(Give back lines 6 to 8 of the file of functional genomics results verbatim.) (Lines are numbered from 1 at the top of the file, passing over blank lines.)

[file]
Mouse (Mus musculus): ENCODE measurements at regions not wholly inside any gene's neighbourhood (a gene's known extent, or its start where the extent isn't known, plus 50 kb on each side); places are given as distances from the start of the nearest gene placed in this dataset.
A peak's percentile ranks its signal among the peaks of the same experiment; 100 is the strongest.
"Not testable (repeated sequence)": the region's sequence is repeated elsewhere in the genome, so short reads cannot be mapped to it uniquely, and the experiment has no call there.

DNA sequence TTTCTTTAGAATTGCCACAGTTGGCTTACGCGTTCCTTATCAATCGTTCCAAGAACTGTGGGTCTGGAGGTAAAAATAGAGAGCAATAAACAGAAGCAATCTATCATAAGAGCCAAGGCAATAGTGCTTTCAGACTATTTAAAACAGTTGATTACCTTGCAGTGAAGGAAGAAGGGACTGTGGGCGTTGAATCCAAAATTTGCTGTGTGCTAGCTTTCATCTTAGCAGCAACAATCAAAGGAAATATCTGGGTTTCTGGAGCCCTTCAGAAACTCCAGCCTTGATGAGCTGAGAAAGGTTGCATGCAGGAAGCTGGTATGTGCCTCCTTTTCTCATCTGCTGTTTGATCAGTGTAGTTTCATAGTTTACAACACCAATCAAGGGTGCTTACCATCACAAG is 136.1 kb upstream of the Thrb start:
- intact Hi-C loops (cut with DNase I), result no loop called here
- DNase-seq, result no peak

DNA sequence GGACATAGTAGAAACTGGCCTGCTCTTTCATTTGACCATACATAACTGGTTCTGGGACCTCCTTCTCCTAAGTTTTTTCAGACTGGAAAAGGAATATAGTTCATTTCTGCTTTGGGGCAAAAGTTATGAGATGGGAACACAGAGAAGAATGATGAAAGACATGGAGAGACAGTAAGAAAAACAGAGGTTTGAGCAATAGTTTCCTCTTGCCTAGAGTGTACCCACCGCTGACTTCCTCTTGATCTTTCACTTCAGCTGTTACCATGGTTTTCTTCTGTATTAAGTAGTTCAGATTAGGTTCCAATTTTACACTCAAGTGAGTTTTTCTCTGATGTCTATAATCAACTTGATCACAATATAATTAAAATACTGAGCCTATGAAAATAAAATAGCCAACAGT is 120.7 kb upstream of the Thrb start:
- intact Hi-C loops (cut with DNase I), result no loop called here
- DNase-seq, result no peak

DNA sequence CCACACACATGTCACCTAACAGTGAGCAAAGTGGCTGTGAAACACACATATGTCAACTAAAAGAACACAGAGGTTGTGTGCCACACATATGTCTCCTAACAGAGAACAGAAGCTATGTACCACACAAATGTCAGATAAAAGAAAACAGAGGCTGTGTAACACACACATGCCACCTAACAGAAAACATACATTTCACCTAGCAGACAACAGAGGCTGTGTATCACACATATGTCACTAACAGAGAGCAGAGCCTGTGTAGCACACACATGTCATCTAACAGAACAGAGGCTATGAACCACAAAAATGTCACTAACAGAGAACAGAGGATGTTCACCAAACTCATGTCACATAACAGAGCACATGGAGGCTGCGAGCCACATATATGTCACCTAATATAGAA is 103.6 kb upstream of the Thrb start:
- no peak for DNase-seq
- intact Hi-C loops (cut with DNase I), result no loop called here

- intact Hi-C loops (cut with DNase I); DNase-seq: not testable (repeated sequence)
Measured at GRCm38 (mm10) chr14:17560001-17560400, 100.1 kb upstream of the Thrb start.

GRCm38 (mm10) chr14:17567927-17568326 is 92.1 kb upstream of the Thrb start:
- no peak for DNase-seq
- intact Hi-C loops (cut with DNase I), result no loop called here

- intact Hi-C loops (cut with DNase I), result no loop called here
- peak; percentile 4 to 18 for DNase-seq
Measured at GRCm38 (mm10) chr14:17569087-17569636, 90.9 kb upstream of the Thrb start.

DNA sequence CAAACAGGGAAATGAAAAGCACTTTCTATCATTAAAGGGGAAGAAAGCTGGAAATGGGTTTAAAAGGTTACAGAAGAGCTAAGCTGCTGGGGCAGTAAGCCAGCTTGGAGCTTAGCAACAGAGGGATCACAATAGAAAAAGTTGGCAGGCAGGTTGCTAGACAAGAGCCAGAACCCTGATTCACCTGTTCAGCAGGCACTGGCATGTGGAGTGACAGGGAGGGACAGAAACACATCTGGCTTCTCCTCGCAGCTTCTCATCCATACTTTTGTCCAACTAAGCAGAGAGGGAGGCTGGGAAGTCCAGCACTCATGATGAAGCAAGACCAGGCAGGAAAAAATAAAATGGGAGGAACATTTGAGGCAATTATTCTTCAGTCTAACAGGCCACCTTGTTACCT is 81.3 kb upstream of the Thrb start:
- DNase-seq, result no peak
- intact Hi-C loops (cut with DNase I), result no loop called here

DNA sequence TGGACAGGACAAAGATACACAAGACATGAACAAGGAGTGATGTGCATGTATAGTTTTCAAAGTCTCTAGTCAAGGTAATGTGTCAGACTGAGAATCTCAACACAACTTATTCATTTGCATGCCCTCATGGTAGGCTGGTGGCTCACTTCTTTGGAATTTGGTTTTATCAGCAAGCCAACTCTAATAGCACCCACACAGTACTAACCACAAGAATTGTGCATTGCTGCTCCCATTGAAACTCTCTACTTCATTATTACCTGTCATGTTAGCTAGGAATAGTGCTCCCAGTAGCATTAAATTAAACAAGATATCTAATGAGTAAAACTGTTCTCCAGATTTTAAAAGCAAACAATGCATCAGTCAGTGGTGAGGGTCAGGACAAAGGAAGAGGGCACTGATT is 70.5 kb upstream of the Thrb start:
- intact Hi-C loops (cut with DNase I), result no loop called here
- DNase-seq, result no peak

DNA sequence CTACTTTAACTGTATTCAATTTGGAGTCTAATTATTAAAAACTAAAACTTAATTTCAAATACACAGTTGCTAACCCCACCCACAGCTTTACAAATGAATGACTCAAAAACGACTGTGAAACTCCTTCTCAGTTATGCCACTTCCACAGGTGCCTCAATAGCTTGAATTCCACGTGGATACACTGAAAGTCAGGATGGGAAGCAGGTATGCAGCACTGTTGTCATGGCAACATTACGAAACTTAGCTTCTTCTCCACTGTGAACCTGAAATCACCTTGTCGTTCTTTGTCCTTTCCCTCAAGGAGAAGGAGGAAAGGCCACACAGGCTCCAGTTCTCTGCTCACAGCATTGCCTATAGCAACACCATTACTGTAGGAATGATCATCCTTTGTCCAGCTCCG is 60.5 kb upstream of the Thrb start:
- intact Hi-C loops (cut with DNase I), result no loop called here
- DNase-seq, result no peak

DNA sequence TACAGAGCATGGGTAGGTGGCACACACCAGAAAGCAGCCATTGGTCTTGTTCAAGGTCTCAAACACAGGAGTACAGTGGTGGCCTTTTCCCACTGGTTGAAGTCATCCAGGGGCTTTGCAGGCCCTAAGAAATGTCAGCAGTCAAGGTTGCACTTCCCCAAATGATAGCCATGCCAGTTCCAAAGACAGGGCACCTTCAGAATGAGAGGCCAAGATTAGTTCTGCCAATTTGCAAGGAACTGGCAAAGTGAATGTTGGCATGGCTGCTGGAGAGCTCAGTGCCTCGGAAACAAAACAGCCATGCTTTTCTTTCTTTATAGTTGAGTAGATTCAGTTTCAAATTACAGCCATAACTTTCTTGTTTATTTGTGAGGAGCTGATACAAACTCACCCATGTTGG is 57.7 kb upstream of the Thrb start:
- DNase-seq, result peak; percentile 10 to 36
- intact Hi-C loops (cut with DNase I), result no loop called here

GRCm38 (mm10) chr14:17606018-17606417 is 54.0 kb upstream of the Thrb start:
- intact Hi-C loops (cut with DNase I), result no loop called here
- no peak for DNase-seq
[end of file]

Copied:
- DNase-seq, result no peak

DNA sequence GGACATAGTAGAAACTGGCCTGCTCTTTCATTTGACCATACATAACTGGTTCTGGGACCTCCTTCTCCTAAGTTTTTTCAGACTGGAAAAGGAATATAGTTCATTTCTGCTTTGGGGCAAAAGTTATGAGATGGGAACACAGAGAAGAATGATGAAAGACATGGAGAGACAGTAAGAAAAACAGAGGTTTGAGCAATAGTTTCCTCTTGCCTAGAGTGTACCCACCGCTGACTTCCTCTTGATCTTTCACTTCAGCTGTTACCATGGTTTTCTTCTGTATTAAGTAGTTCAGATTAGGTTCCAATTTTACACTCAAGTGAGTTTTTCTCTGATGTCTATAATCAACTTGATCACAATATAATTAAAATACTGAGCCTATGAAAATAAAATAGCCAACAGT is 120.7 kb upstream of the Thrb start:
- intact Hi-C loops (cut with DNase I), result no loop called here